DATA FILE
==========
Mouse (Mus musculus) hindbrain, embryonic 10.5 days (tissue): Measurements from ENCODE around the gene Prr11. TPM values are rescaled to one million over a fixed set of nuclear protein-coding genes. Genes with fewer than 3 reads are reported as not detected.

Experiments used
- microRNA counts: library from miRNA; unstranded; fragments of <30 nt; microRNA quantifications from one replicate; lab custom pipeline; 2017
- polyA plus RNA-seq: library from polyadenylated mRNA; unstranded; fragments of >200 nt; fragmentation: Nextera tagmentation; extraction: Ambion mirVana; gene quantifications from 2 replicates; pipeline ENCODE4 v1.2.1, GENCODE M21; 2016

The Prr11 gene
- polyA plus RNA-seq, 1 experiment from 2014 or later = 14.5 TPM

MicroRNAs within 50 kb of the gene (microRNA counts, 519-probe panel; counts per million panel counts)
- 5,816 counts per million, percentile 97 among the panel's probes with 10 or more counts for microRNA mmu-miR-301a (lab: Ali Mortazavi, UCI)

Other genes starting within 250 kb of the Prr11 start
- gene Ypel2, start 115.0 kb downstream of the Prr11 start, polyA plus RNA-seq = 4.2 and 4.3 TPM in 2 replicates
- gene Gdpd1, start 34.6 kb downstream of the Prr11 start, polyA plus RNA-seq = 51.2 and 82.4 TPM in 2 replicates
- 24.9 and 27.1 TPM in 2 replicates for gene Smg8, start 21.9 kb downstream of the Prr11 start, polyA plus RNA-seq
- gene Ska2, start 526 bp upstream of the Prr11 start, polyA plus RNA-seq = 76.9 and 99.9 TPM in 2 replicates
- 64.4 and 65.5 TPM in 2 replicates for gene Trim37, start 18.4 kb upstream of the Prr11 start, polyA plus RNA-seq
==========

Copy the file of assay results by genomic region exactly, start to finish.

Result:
Mouse (Mus musculus) hindbrain, embryonic 10.5 days (tissue): Measurements from ENCODE around the gene Prr11. TPM values are rescaled to one million over a fixed set of nuclear protein-coding genes. Genes with fewer than 3 reads are reported as not detected.

Experiments used
- microRNA counts: library from miRNA; unstranded; fragments of <30 nt; microRNA quantifications from one replicate; lab custom pipeline; 2017
- polyA plus RNA-seq: library from polyadenylated mRNA; unstranded; fragments of >200 nt; fragmentation: Nextera tagmentation; extraction: Ambion mirVana; gene quantifications from 2 replicates; pipeline ENCODE4 v1.2.1, GENCODE M21; 2016

The Prr11 gene
- polyA plus RNA-seq, 1 experiment from 2014 or later = 14.5 TPM

MicroRNAs within 50 kb of the gene (microRNA counts, 519-probe panel; counts per million panel counts)
- 5,816 counts per million, percentile 97 among the panel's probes with 10 or more counts for microRNA mmu-miR-301a (lab: Ali Mortazavi, UCI)

Other genes starting within 250 kb of the Prr11 start
- gene Ypel2, start 115.0 kb downstream of the Prr11 start, polyA plus RNA-seq = 4.2 and 4.3 TPM in 2 replicates
- gene Gdpd1, start 34.6 kb downstream of the Prr11 start, polyA plus RNA-seq = 51.2 and 82.4 TPM in 2 replicates
- 24.9 and 27.1 TPM in 2 replicates for gene Smg8, start 21.9 kb downstream of the Prr11 start, polyA plus RNA-seq
- gene Ska2, start 526 bp upstream of the Prr11 start, polyA plus RNA-seq = 76.9 and 99.9 TPM in 2 replicates
- 64.4 and 65.5 TPM in 2 replicates for gene Trim37, start 18.4 kb upstream of the Prr11 start, polyA plus RNA-seq